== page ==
Interestingly this is the opposite of what a court case in the UK [ Bollinger v Costa Brava Wine Co [1961] RPC 116 ] found where a non french company could NOT use the term becasue dilution was proved. Welcome to the wonderful world of international trade law LOL

DMNTD says:

The discussion is a bit misleading, because the “virtual world” (online) isn’t any different at all from the real world

I agree with Mike’s statement, yes, it is. To claim that all things dealt virtually should, let alone would be served as bare minimum yes or no answers are a betrayal to the essence of change.

No matter how many inane comments you make in the attempt of solidifying that opinion of yours, the truth is still ..Yes, it is different virtually and deserves undivided attention.

Wildestgoose (profile) says:

Concepts of Branding

It all comes down to a matter of relativity.

There are virtual games which have their own rules, some even within a network of databases which have their own set of parameters to play by. There is you, sitting in your home with its rules, the rules of your environment, and the parameters within you exist. There are the rules of your municipality, the rules of your province or state, and the rules of your nation.

There are rules to religion, rules of politics, and rules of justice.

Every rule we apply is arbitrary.

The purpose, the application, and the results of the rules’ imposition all tie into arbitrary implications.

In this case. Fox’s brand, The Simpsons’ sole purpose is (to Fox as a corporation) profit. The entertainment value is only so far as Fox’s concern a direct factor in the degree of said profit. If The Simpsons (hypothetically – I’d never) ever became non-profitable, Fox (I assume) would drop it as fast as it could.

The “Duff Beer” being sold in a non-virtual world is likewise branding. Call it copyright or trademark or which one’s rules apply (I’m not an expert, so assign the proper arbitrary term for me) but the underlying fact remains in either case:

Fox has been broadcasting Duff Beer for around two decades.
The concept of Duff Beer is associated with The Simpsons.

Fox’s issue: it appears is that another for-profit corporation is applying the same brand to their product.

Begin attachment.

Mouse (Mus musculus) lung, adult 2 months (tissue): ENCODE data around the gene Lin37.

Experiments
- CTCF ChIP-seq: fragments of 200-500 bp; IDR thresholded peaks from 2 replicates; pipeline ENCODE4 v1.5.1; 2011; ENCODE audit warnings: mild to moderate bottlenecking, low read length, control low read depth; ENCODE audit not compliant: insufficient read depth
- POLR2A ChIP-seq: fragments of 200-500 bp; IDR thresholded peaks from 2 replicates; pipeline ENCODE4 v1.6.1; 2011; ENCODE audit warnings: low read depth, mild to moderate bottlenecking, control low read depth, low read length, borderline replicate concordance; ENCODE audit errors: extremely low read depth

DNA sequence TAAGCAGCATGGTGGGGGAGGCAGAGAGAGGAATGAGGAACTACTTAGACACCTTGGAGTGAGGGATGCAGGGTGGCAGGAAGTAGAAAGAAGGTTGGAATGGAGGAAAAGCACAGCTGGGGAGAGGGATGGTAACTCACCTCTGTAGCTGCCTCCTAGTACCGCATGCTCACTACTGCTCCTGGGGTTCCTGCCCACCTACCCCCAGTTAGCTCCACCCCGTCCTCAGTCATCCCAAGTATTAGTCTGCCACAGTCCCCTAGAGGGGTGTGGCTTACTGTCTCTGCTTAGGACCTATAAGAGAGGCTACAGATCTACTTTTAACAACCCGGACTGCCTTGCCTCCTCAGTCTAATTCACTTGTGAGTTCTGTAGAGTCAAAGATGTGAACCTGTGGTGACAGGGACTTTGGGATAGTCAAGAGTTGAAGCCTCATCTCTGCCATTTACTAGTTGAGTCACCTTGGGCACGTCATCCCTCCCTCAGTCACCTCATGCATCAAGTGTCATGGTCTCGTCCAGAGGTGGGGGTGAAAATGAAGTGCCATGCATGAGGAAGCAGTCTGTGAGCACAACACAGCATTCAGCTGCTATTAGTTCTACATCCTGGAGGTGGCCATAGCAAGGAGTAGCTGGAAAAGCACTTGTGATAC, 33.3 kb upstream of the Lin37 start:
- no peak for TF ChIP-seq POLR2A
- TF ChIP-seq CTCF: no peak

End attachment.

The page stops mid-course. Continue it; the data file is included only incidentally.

On the one hand, its unfair that someone profits off of the work of another. On the other, who’s fault is it that Fox didn’t apply their own concepts into a broader parameter of relativity? Nothing stopped Fox from ACTUALLY MAKING their own Duff Beer. Nothing’s stopping them from, for that matter either, just appeasing the fans and make Duff Beer labels you can cover your own beer bottles with (which then raises further implications).

Personally I feel it comes down to a demand. If people want to apply an arbitrary concept like Duff Beer to the beer they’re drinking, then let them. If the people want to drink ACTUAL Duff Beer from the show, they’re going to have to wait until technology allows them to interact with a virtual environment. Simply put: You can’t drink Duff Beer because it’s fictional unless you do it in a virtual Simpsons environment created by Fox (or whoever owns them by that point).

Any company that decides to take a concept without permission from another company which is currently profiting from the creation of that same brand that has been in place for two decades, and apply that concept towards their own product for the sake of branding is (in my opinion) lazy and unscrupulous business tactics. We have rules against such unscrupulous business tactics. There is no rule against laziness.

Concepts are arbitrary and therefore fragile. Some people will prefer beer because its delicious, others because its intoxicating, and some because of the brand loyalty.

And when you buy something because of brand loyalty you expect your money to go to the brand.

I would be curious to know if Duff Beer corporation (the one in tangible reality) is deliberately expecting the public to be mislead in order to profit off of the brand.

Anonymous Coward says:

Re: Re:

Yeah, but it devaluates the asset because it was produced as a *novelty* item. Hell, I remember when they had trouble selling the extra Krustie-o’s at a 50% discount after the promotion.

It proved that it’s simply not a marketable *promotional* item even with Matt Groening. What’s interesting tho is that the Fox IP Lawyer Squad will present proof that it made some detatched-from-reality-valuation like $100,000,000 a week when they would need to look at it as a promotional cost for the net revenues for the Simpsons movie.

So unless Matt Groening literally starts a brewery, (which I believe that if Fox was smart, they’d just pass the likeness and rights on) this debate is silly. Thankfully, Mike’s Basement Brewery is fully licensed and fully registered.